Chechen terrorist claims responsibility for deadly Moscow Metro bombings

Chechen warlord Doku Umarov has claimed responsibility for the Moscow Metro blasts. In a statement posted on a pro-militant website, he declared that the attacks were revenge and promised more acts of terrorism to come.

Families of the the 40 people have begun to bury their loved ones. Dozens of others remain in hospital, with several in a critical condition.

The law enforcement bodies are searching for the supposed accomplices of the two suicide bombers – a Caucasian man, between 180-185cm tall, and two Slavic women.

Russia's President and Prime Minister are now linking the twin bombings in Moscow and Dagestan, saying they are part of the same chain of terrorism.

…as for the criminals, all of them will be found and eliminated…

The terrorist attacks in Moscow and Dagestan are all links of the same chain, all this is the manifestation of the same terrorist activity which has recently started to resurface in the Caucasus. The terrorists' goal is to destabilize the situation in the country, destroy civil society and spark fear and panic among the population. We will not allow this. And everything that will be done will be aimed at bringing together our nation. As for the criminals, all of them will be found and eliminated,” Dmitry Medvedev said.

As Russia's leaders vow to wipe out those behind the attacks, security forces continue to hunt for the organizers, believed to be North Caucasus militants. According to Prime Minister Vladimir Putin, all options are being considered:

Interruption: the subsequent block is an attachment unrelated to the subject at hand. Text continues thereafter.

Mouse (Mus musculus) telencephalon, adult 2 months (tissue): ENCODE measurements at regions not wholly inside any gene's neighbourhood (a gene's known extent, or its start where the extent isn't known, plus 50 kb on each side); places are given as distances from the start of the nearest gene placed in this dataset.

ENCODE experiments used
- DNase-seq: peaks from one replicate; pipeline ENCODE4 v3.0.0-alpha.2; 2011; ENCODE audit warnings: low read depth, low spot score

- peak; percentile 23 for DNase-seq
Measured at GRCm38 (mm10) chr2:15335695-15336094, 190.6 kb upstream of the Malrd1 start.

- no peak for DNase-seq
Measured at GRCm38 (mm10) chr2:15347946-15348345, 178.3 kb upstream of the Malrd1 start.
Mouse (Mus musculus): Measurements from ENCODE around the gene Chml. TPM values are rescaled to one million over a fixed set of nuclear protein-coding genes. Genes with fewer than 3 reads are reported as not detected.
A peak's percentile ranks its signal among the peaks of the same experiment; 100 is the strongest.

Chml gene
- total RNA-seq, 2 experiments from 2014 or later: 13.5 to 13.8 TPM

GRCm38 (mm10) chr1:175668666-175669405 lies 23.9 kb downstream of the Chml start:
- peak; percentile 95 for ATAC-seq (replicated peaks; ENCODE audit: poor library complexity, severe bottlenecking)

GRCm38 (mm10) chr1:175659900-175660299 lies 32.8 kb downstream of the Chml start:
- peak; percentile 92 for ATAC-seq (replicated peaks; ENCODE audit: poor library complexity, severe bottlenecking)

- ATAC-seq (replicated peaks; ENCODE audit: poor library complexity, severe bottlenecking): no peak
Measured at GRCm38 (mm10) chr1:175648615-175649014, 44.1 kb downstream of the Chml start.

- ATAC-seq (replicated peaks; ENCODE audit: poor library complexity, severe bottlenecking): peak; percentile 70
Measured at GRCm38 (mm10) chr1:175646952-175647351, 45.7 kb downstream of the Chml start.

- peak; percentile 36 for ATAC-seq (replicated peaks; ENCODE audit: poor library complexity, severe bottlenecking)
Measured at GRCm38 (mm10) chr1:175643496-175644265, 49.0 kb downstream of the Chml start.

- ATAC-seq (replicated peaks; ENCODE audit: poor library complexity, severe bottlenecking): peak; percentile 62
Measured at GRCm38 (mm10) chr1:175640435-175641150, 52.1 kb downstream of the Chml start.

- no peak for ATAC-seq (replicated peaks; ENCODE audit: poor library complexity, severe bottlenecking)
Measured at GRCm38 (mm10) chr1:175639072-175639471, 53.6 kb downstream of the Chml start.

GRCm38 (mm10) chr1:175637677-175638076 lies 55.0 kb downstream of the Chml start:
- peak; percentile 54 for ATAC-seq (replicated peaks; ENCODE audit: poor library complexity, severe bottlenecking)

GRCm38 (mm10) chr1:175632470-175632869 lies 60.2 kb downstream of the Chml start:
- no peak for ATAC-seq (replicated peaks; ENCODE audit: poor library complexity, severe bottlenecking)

“We know [the terrorists] are lying low, but it is a question of honour now for our law enforcement to drag them out from the bottom of the sewers. I am sure this will happen,” said Vladimir Putin.

Doku Umarov should be arrested and face trial, rather than be killed, Sergey Markedonov from the Institute for Political and Military analysis told RT.

“Umarov must not be liquidated personally, but judged. This way it would be better to discredit him as a leader of extremists. If liquidated he would become a hero not only for extremists in the Caucasus but in other parts of Russia,” Markedonov said.

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President Dmitry Medvedev said there are a number of measures to be done. In general, Russia needs to rethink its security and that does not only mean security on the streets and outside of the cities, but also internal security to be more liable for people in case of such tragedies.

“People want to live normal human lives, no matter where they live – inside of Russia, North Caucasus or somewhere else,” Dmitry Medvedev said. “And our goal, the goal of the federal government and the regional authorities of the Caucasus is to create such conditions. Only in this situation could those who chose a path of crime adapt to normal life.”

…we all understand that terrorism has no nationality…

“We all understand that terrorism has no nationality. Terrorism is first and foremost aimed at creating chaos, destabilization and causing pain. The events that took place show that terrorists are targeting all kinds of goals,” commented Russia’s Interior Minister Rashid Nurgaliev. Nurgaliev urged that “attention [be paid] to all vital infrastructure objects as well as places where there are many people, such as schools, colleges, universities, cinemas, and to put local police stations on high alert.”

The suicide blasts in the Moscow Metro sparked worldwide condemnation, with many stressing that terrorism is a shared global threat.

Crisis management specialist Peter Power says the bombings in Russia have parallels with scores of similar attacks in other countries.

“Most if not all people have to travel by train so immediately its high impact is visual. What we saw in Russia – within minutes the images were around the world very quickly. And the terrorists know that; the terrorists want that. For months, for weeks, for years after today I expect security on the Moscow Metro will be tightened up, people might be searched. The sheer inconvenience of that will remind people of the terrorist threat. That’s why they bomb railway stations. But it’s not just Moscow, it’s throughout the world. ”